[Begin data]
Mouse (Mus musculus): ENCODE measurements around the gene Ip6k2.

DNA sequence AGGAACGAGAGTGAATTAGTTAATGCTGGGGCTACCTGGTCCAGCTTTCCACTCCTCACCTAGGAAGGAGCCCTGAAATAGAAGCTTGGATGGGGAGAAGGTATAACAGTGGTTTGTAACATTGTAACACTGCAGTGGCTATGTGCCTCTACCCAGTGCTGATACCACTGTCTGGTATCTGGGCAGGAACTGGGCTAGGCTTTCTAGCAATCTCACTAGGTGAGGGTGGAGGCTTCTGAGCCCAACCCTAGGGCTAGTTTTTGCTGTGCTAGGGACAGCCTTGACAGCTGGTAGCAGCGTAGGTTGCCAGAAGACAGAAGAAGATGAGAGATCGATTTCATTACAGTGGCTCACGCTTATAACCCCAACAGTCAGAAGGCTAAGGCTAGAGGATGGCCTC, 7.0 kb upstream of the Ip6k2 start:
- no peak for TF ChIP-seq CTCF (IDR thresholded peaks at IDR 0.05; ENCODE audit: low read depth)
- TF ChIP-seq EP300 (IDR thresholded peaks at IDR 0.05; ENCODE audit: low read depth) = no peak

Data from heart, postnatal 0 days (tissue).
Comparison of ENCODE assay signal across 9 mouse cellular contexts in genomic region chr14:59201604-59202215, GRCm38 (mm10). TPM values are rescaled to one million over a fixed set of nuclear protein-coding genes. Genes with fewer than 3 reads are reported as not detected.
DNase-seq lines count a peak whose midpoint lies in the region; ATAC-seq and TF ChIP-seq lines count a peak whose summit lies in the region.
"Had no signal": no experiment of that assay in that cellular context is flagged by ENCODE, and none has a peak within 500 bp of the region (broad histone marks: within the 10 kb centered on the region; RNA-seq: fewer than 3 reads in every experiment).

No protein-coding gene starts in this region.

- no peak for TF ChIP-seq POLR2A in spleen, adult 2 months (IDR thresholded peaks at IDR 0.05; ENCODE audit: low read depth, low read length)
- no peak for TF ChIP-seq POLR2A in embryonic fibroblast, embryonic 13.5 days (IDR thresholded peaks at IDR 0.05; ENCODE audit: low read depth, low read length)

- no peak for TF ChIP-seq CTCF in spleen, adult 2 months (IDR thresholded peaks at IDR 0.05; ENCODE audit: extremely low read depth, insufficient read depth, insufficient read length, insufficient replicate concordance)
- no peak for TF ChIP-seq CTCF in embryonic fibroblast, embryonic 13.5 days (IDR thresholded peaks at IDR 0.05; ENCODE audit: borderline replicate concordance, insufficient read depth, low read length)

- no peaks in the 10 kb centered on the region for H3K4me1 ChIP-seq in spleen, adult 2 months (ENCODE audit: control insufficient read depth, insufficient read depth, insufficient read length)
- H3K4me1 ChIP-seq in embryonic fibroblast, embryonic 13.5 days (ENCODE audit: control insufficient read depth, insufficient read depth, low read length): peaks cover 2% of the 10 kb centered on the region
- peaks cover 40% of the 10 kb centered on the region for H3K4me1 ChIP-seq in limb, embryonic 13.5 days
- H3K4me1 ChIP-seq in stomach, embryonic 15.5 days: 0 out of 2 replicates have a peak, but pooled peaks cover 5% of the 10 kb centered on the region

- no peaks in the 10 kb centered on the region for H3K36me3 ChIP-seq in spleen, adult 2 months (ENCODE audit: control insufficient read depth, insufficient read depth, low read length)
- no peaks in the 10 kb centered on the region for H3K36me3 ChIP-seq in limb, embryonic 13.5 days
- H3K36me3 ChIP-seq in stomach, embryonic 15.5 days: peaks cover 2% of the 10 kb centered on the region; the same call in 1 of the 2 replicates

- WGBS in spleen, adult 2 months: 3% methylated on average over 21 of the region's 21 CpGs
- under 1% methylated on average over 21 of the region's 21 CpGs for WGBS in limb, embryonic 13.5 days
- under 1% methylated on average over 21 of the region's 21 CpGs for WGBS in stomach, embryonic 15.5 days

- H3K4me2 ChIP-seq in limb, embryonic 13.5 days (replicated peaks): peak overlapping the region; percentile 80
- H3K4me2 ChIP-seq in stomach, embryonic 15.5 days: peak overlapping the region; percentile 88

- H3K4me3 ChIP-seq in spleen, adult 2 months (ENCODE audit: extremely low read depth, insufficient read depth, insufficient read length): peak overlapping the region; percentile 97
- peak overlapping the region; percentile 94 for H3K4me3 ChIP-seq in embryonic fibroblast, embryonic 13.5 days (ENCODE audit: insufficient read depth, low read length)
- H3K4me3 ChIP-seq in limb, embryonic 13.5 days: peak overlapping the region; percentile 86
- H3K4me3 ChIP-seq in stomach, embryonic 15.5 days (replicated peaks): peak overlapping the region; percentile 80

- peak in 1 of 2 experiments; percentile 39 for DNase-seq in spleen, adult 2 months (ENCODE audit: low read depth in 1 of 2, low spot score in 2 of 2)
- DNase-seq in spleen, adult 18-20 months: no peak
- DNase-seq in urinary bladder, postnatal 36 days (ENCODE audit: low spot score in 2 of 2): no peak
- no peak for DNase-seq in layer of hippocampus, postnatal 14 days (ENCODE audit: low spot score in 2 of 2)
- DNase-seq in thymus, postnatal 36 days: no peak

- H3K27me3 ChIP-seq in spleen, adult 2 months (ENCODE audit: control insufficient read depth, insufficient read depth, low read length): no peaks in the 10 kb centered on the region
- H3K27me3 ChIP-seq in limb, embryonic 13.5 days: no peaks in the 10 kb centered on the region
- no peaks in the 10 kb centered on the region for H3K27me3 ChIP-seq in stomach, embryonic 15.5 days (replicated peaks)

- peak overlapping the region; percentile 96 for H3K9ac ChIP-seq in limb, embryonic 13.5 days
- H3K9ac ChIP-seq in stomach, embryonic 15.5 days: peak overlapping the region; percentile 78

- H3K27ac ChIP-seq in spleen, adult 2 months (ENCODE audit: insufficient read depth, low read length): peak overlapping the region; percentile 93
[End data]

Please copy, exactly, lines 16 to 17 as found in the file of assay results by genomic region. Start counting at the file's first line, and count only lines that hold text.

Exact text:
- peaks cover 40% of the 10 kb centered on the region for H3K4me1 ChIP-seq in limb, embryonic 13.5 days
- H3K4me1 ChIP-seq in stomach, embryonic 15.5 days: 0 out of 2 replicates have a peak, but pooled peaks cover 5% of the 10 kb centered on the region